Richard Gonzales

Richard Gonzales is NPR's National Desk Correspondent based in San Francisco. Along with covering the daily news of region, Gonzales' reporting has included medical marijuana, gay marriage, drive-by shootings, Jerry Brown, Willie Brown, the U.S. Ninth Circuit, the California State Supreme Court and any other legal, political, or social development occurring in Northern California relevant to the rest of the country.

Gonzales joined NPR in May 1986. He covered the U.S. State Department during the Iran-Contra Affair and the fall of apartheid in South Africa. Four years later, he assumed the post of White House Correspondent and reported on the prelude to the Gulf War and President George W. Bush's unsuccessful re-election bid. Gonzales covered the U.S. Congress for NPR from 1993-94, focusing on NAFTA and immigration and welfare reform.

In September 1995, Gonzales moved to his current position after spending a year as a John S. Knight Fellow Journalism at Stanford University.

In 2009, Gonzales won the Broadcast Journalism Award from the American Academy of Orthopedic Surgeons. He also received the PASS Award in 2004 and 2005 from the National Council on Crime and Delinquency for reports on California's juvenile and adult criminal justice systems.

Prior to NPR, Gonzales was a freelance producer at public television station KQED in San Francisco. From 1979 to 1985, he held positions as a reporter, producer, and later, public affairs director at KPFA, a radio station in Berkeley, CA.

Gonzales graduated from Harvard College with a bachelor's degree in psychology and social relations. He is a co-founder of Familias Unidas, a bi-lingual social services program in his hometown of Richmond, California.

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Law
4:14 pm
Mon August 11, 2014

Strapped And Stretched, Non-Profits Struggle To Defend Immigrant Minors

Originally published on Mon August 11, 2014 8:51 pm

Copyright 2014 NPR. To see more, visit http://www.npr.org/.

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The Two-Way
6:47 pm
Fri August 8, 2014

A Top Immigration Judge Calls For Shift On 'Fast-Tracking'

Immigrants board a bus after being released from U.S. Border Patrol detention in Texas last month. An immigration judge says the Obama administration's "fast-tracking" effort means many people go into court without an attorney, opening a door to future problems.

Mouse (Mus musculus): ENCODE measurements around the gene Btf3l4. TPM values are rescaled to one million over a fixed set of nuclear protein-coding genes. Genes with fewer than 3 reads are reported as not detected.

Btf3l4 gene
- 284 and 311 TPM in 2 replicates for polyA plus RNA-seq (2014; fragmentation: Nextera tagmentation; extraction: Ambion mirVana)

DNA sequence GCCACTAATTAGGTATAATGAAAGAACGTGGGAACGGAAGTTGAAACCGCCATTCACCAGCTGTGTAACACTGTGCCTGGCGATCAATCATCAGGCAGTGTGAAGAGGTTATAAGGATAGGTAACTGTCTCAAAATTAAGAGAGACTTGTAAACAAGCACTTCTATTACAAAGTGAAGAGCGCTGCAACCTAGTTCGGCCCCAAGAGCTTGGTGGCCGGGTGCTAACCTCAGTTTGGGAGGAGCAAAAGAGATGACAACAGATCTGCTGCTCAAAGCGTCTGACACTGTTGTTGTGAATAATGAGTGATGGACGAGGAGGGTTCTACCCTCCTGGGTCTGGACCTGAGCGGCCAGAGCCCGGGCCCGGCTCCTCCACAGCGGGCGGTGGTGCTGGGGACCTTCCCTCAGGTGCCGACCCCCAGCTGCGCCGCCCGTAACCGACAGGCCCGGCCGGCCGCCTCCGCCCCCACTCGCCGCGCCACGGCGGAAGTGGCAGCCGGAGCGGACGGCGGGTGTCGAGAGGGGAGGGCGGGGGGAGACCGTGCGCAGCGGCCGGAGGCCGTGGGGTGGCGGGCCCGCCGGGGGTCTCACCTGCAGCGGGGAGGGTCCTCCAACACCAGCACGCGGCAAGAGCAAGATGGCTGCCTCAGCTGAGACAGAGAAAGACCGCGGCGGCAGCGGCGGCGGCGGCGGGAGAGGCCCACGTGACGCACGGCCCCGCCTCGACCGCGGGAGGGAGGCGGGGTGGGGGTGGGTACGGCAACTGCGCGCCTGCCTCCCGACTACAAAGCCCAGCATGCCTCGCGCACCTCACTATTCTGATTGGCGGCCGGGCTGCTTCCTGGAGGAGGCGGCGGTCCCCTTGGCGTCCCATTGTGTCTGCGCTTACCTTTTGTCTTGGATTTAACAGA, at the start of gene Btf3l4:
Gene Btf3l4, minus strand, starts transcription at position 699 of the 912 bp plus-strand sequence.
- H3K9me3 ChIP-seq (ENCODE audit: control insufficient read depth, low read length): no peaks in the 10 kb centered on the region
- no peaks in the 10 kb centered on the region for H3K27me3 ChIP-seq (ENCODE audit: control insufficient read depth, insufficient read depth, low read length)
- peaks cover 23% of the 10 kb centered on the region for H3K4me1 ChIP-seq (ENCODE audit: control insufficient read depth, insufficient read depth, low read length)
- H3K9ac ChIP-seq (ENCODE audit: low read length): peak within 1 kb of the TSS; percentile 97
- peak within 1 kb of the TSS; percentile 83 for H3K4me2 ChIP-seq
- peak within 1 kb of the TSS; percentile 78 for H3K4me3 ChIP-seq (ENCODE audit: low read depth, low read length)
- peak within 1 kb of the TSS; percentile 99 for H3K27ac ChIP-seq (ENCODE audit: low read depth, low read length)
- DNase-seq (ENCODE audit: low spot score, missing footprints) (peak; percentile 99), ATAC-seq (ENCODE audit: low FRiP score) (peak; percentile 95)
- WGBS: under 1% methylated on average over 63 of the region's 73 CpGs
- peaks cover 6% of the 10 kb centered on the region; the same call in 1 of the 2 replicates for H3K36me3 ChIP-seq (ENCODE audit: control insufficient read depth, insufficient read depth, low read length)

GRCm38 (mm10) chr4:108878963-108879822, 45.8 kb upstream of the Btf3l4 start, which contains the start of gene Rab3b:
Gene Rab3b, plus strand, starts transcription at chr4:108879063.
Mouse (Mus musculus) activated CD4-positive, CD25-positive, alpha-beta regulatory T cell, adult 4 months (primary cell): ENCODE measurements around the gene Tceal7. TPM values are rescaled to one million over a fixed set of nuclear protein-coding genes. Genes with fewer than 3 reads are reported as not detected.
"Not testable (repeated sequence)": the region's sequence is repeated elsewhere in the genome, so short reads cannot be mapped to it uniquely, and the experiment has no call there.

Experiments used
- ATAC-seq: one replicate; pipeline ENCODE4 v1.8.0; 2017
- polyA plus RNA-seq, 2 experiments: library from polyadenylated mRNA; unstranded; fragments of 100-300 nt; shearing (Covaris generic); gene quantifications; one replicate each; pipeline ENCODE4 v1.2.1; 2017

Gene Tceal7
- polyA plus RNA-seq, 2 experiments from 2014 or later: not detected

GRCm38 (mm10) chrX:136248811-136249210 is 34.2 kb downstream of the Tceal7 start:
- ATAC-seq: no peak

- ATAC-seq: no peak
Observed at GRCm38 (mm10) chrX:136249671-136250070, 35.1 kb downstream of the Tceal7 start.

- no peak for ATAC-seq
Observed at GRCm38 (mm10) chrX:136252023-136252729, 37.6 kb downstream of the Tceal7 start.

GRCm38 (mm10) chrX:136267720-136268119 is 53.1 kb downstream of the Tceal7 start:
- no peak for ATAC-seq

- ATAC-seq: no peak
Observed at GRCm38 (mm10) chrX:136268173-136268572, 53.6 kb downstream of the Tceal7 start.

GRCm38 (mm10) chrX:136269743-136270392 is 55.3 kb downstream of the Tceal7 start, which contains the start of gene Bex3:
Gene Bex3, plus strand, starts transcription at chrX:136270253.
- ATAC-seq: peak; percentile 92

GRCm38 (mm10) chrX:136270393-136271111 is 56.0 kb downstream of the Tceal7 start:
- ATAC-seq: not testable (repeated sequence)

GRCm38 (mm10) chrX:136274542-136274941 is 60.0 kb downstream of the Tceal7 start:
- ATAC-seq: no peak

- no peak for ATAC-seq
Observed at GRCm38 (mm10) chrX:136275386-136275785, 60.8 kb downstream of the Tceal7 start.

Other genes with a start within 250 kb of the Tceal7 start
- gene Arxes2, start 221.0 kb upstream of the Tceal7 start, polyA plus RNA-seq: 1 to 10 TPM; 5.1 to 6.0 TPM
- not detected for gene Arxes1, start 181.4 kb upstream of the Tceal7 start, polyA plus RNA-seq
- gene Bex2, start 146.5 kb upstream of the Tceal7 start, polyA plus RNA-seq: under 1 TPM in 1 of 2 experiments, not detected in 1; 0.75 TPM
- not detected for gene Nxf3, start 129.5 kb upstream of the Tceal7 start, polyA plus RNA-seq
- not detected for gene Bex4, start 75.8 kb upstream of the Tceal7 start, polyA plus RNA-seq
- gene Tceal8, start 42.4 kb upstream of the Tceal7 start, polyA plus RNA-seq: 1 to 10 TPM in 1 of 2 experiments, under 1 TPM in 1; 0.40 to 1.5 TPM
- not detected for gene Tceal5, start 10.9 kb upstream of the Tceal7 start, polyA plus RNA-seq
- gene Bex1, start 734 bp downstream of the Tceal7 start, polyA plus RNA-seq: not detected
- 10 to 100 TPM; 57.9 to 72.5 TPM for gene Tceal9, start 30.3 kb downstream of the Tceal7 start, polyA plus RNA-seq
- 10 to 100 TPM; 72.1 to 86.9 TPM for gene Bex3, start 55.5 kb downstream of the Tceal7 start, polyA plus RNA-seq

John Moore Getty Images

Originally published on Fri August 8, 2014 7:27 pm

As the Obama administration says the number of unaccompanied minors crossing the Southwest border is declining, the White House is being urged to stop fast-tracking their deportation hearings. That call is coming from an unusual source: one of the nation's top immigration judges.

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NPR Story
5:00 am
Fri August 1, 2014

Expedited Hearings For Migrant Children Raise Concerns

Originally published on Fri August 1, 2014 7:14 am

Copyright 2014 NPR. To see more, visit http://www.npr.org/.

Politics
4:44 pm
Thu June 26, 2014

Senate's Immigration Reform Bill Is Declared Dead At One Year Old

Originally published on Thu June 26, 2014 7:10 pm

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A year-long effort to push a comprehensive immigration reform bill through the House was officially declared dead yesterday. Prospects for the bill were always dicey and the debate became more complicated by the recent wave of unaccompanied children seeking entry into the United States. NPR's Richard Gonzales has more.

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Arts & Life
5:13 pm
Thu June 19, 2014

Never Tell Them The Odds: Cities Vie To Host 'Star Wars' Collection

While cities are still competing for the not yet built Lucas Cultural Arts Museum, parts of the collection are already on display. The "Star Wars Identities" traveling exhibition, currently at the Cite du Cinema in Saint-Denis, France, features 200 objects from George Lucas' collection — including the costumes of Chewbacca, Han Solo and Princess Leia Organa.
Patrick Kovarik AFP/Getty Images

Originally published on Thu June 19, 2014 7:12 pm

A short time ago, in a city not far away, Star Wars creator George Lucas decided to build a museum to house his movie memorabilia and his art collection.

There's just one looming question: Where should it go?

Lucas says he'll spend $300 million of his own money to build the proposed Lucas Cultural Arts Museum and will provide a $400 million endowment after his death. In addition to holding Skywalker artifacts galore, the museum would also host Lucas' private art collection, featuring works by Norman Rockwell and N.C. Wyeth, among others.

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